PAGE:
1999, R, 111 min. Directed by Alison Maclean. Starring Billy Crudup, Samantha Morton, Jack Black, Dennis Hopper, Holly Hunter, Denis Leary, Greg Germann, Will Patton.
REVIEWED By Marjorie Baumgarten, Fri., July 7, 2000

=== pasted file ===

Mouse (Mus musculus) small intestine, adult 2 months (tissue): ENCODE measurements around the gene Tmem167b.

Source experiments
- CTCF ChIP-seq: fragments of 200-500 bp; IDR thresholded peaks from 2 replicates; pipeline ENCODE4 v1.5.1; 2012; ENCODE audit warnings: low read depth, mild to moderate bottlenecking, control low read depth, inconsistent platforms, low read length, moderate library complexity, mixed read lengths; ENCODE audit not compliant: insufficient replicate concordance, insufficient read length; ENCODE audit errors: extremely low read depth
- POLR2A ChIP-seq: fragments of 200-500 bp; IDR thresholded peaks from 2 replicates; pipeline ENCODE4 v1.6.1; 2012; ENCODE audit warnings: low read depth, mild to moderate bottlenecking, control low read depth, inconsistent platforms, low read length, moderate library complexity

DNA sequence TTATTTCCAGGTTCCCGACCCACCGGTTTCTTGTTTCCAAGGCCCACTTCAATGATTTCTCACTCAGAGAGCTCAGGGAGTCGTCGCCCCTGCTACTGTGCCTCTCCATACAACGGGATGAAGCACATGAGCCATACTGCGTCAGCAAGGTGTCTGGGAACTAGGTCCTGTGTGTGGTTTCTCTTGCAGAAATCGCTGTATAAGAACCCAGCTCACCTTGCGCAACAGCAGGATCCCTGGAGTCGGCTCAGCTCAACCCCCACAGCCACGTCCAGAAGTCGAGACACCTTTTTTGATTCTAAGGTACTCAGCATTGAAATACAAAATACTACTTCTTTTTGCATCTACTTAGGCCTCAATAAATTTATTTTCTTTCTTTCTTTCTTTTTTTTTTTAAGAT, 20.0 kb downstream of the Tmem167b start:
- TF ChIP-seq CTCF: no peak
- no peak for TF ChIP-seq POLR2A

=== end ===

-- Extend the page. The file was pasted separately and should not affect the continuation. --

In the world of junkies, the land of molten time and single-minded purpose, what kind of utter screwup must a person be in order to have earned the sobriquet “Fuckhead” from one's peers? That's the name of the narrator of Jesus' Son, the film adaptation of Denis Johnson's acclaimed collection of interrelated short stories of the same title. Fuckhead (Crudup) -- FH for short -- is a young man in Iowa City in 1971 when we first encounter him. He accompanies his tale of the next several years with a voiceover narration that guides us through his journey, jumping forward and backward in his thought associations and continuities. Finding love with a beautiful junkie named Michelle (Morton), FH is just another young man of his times, seeking enlightenment, enrichment, and meaning in his life. But the deeper his attachment becomes for his girlfriend and their drugs (described in the Velvet Underground song “Heroin,” from which the phrase “Jesus' son” comes, as being the junkie's “wife” and “life”), the more FH discovers that he has lost all ability to feel anything emotionally. Thus, it's as if FH's entire quest is a search for pain, because the recognition of agony would require the acknowledgment of emotion, and an affirmation that one belongs to the land of the living. By the end of his tale, several years from the point at which it began, FH is literally learning how to touch people again, but along the way we've become familiar with his world of cheap motels, stone-faced hallucinations, surreal events, and squirrelly characters. The movie offers a host of small but choice roles for a number of actors. Standouts include Jack Black as a disorderly hospital orderly amped up on handfuls of his employer's pharmaceutically pure stash, Holly Hunter as a recovering addict who's been married and widowed more times than she can count, Denis Leary as an un-Leary-like junkie who does things to the extreme, and Dennis Hopper as a man who's had, let's say, more than one close shave. Crudup and Morton own the film, however, inhabiting these characters to the extent that we can practically feel the gunk of their bodies and the smell of their altered metabolisms. Although both actors have been highly praised for their previous work, this project should earn them more of the popular recognition they so justly deserve. Co-scripters Elizabeth Cuthrell, David Urrutia, and Oren Moverman have done a fine job of translating Johnson's book of fragmented epiphanies and observations into a fluid, character-driven narrative, although the ultimate interpreter here is director Maclean. Her images are so grounded in reality that there's a genuine authenticity to this New Zealander's gray Iowa streets of the early Seventies and the hallucinogenic aberrations of her characters. Adding to the period feel of the movie is its plentiful use of popular music of the era, which is augmented by an original score by Joe Henry. Jesus' Son also experiments with various techniques such as split screens, blackouts, and language in telling its story. Their accumulated result is to foster a sense of exploratory storytelling and command of the material. The movie will not be for all tastes. Its seedy lifestyles, nonjudgmental attitudes, nonlinear narrative, and central character whose problem is his lack of emotions is definitely nonstandard fare. One might also wish for some of the movie's loose ends to be less, uh, loose. But if our cross to bear is a soulless, unfeeling universe, the altar of its supplication is Jesus' Son. (See Screens section this issue for interviews with Alison Maclean and Denis Johnson.)